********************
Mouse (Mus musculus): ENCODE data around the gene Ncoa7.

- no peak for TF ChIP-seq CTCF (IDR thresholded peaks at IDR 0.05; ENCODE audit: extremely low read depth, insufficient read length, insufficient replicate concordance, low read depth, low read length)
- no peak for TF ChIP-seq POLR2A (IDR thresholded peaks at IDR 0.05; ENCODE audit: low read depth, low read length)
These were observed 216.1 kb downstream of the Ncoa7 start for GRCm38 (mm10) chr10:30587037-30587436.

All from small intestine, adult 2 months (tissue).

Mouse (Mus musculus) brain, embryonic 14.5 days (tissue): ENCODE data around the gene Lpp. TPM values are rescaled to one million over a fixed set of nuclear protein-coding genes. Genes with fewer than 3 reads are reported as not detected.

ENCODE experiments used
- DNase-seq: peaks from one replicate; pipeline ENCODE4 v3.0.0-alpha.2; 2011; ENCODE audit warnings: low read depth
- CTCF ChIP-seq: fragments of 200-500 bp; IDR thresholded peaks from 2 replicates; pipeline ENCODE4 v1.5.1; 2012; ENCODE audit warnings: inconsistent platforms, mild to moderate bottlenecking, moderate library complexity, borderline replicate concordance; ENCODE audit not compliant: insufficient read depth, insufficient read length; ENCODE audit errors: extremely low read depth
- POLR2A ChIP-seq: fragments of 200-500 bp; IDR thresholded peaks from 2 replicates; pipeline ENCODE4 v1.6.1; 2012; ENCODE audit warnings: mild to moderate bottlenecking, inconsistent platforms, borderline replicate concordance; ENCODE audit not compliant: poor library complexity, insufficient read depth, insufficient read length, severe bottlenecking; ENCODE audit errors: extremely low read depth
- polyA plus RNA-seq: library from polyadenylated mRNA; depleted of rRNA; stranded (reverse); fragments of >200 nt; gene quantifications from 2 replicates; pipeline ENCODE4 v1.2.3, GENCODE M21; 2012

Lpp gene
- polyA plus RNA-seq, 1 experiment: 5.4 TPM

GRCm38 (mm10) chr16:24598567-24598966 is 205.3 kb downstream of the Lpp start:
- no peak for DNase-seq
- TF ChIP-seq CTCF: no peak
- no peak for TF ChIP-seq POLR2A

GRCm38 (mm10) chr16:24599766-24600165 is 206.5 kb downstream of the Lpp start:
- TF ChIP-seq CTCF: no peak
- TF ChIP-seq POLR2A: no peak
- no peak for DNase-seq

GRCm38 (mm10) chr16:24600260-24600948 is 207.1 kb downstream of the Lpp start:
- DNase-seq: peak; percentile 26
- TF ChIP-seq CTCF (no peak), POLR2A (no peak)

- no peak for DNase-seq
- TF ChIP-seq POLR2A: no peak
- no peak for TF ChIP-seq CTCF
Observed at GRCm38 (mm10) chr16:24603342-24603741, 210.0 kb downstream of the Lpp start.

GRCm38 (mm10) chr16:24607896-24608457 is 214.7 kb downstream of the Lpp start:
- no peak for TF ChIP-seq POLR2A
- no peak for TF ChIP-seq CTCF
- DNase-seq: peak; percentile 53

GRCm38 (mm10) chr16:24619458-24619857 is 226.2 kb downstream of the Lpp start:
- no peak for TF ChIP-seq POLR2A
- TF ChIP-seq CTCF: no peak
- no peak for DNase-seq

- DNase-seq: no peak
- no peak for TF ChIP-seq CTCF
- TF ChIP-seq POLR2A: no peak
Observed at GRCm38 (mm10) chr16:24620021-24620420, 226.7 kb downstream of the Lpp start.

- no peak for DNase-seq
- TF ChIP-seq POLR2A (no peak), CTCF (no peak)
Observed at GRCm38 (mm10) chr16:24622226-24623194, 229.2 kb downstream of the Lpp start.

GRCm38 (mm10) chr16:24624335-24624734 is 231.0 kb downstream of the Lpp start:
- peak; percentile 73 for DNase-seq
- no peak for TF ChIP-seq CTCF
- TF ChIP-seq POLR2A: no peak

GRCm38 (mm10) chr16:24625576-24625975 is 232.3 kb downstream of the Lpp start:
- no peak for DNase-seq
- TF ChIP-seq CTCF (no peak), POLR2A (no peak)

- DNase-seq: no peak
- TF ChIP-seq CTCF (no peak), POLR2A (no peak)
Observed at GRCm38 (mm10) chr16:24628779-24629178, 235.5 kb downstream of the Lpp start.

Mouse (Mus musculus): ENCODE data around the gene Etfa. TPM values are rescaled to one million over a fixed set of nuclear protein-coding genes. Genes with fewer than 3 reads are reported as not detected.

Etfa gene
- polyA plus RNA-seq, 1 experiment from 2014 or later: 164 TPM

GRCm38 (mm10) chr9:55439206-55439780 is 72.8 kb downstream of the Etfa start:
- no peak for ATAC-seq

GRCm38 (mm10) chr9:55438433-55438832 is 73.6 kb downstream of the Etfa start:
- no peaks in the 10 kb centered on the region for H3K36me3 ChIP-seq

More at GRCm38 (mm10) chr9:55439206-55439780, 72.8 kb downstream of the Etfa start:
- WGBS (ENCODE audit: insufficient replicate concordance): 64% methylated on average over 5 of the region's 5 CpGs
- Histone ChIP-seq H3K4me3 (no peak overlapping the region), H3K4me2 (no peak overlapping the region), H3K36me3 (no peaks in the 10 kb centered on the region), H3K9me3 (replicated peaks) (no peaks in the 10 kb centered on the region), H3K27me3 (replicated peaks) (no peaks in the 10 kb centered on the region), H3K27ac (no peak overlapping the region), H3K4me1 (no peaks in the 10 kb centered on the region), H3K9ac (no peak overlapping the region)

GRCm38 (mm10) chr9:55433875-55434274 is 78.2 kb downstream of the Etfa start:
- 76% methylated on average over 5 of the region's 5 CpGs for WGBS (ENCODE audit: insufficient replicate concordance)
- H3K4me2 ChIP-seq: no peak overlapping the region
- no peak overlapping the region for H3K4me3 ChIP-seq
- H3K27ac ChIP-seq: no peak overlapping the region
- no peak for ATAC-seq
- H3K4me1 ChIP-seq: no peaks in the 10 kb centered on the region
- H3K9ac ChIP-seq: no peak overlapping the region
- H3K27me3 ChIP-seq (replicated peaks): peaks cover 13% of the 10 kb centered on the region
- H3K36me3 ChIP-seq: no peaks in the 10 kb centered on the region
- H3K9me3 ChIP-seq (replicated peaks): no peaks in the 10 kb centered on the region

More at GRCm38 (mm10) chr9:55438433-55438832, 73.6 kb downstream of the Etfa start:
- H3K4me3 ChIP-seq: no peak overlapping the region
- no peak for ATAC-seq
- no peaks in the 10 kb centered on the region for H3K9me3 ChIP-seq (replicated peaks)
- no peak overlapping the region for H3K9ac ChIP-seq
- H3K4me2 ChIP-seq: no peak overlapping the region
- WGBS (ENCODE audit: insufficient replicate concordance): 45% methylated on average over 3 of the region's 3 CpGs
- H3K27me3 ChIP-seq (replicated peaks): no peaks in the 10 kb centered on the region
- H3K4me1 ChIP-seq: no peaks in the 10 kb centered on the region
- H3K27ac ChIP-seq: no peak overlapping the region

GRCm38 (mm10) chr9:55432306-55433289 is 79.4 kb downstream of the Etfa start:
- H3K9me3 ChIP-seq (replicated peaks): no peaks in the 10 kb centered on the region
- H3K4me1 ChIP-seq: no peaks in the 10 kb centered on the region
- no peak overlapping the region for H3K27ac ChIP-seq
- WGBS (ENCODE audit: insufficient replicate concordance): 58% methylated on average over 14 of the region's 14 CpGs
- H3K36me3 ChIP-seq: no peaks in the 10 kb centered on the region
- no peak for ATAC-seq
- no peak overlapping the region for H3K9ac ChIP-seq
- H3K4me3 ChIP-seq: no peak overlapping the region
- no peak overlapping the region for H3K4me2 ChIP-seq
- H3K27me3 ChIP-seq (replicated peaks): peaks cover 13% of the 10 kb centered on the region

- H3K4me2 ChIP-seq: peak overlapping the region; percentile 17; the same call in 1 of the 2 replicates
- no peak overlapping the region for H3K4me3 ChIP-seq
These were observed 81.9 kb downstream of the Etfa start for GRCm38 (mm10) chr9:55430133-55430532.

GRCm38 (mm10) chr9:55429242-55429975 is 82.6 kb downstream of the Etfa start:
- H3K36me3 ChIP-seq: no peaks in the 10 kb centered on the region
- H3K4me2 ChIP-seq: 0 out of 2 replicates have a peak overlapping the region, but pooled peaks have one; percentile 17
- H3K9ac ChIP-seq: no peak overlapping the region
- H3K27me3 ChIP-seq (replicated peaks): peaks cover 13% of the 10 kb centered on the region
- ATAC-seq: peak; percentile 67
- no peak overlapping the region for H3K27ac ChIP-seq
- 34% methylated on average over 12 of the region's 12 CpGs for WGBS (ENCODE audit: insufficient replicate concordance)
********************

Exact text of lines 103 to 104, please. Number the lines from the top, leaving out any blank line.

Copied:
- H3K27me3 ChIP-seq (replicated peaks): peaks cover 13% of the 10 kb centered on the region
- ATAC-seq: peak; percentile 67